We arrange a mechanic, with extra charge only for big groups or when it is required. When there is no mechanic, our guide will take care of problem which may occur during the bike ride.


Depending on the nature of the tour, our cycle journeys will be accompanied by an air-conditioned car/minibus cover the larger overland sections. We often use mini bus or bus for transfer and back up (guided tours).

  • 1 – 4 people: we use minivan to support and carry bikes. Sometimes we use car with support truck.
  • 5 – 8 people: we use one van and one truck to support
  • 9 people – over: we use one bus and truck to support

We only provide bike rental and truck to support for self-guided bike tours.

Bikes repairs

Basic spares and tools kit are generally carried by our guide or mechanic or on the support vehicle, although we can not guarantee having spares for every conceivable problem.

Food and drinks

All the meals which, are mentioned in itinerary (B=Breakfast; L=Lunch; D=Dinner), are included in the tour price. Most of meals are Vietnamese local food. Vegetarians are certainly welcome and are always accommodated, please let us know of any dietary concerns at time of booking. Beverage and alcoholic drink are not included at mealtime or in restaurants.

Snacks and water

When we transfer, ride by minibus (no cycling day), our bottled waters are always available for you in the car/van. When we have cycling days, we will offer cold water (summer) plus fresh tropical fruits, soft drinks. Please find out what is included in our service proposal.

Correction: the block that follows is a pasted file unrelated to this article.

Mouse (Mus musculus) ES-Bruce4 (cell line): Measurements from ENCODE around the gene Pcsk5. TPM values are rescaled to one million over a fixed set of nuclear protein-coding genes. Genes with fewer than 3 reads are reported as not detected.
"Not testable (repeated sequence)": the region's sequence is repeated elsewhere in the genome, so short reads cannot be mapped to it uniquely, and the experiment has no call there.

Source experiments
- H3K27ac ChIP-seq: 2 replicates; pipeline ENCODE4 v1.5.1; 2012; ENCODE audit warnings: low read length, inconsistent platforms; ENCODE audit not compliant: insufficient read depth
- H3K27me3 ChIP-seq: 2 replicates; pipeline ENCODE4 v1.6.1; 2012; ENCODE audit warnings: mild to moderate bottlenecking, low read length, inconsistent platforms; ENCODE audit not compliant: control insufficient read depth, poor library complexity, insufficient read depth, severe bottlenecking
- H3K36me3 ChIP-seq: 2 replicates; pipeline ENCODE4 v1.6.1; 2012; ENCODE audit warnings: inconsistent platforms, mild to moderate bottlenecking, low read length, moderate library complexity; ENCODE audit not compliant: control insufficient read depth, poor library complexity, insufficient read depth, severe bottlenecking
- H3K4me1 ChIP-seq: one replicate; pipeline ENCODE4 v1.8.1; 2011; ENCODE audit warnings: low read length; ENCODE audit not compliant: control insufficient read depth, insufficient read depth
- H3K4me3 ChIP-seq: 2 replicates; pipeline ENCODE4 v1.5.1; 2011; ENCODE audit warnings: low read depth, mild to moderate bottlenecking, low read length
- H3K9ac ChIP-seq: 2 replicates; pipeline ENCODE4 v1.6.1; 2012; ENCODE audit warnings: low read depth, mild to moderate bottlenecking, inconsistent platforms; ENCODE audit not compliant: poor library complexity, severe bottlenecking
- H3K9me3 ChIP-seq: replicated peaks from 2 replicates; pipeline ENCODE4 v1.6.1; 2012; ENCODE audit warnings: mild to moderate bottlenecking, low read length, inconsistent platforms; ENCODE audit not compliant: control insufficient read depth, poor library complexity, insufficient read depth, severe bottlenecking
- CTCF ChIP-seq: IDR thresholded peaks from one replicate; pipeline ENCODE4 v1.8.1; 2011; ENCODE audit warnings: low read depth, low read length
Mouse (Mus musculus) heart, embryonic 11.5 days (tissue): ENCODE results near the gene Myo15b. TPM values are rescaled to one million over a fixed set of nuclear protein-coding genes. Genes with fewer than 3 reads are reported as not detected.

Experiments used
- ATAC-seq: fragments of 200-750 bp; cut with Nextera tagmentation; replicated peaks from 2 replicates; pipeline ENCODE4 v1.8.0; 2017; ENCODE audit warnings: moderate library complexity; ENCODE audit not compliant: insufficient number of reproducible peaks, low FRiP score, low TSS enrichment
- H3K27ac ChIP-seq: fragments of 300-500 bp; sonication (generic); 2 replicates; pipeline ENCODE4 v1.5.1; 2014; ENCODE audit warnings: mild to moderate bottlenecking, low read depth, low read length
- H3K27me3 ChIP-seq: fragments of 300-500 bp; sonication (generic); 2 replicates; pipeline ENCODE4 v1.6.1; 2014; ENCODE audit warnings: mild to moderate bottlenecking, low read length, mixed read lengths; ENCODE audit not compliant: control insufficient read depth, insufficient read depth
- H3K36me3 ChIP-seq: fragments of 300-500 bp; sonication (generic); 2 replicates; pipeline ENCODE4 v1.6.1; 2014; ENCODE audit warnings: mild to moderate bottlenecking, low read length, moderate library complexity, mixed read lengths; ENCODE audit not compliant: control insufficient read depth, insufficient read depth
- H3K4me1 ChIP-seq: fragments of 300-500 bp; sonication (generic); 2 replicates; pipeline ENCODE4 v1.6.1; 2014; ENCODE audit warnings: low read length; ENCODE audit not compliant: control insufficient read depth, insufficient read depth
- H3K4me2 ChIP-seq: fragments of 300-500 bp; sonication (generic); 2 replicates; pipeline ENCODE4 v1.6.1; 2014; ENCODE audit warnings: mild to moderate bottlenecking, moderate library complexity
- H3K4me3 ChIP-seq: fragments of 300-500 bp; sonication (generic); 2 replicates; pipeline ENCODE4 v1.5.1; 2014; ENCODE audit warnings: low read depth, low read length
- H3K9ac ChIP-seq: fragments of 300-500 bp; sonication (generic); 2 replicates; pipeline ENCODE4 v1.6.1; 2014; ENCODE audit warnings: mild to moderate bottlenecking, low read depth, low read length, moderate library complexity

Comfortable lightweight clothing in natural fabrics such as cotton is most suitable for travelling in Vietnam. The dress code is fairly casual as in most parts of the tropics but it is advisable to cover arms and legs in the evenings against biting insects. A lightweight raincoat is a good idea in the rainy season. During the winter months warm clothing is needed for visiting the north of Vietnam. Visitors should not wear shorts, short skirts or other skimpy clothing when visiting religious buildings such as pagoda, temple and shoes should be removed before entering a private home.

What you take will naturally depend upon where you are travelling and the style of journey you are undertaking, and it can often be difficult to decide what to pack. Nevertheless, the following should act as a useful checklist of essential items worth thinking about taking.


  • 2 pairs of riding shorts
  • 2 riding jerseys (quick-dry)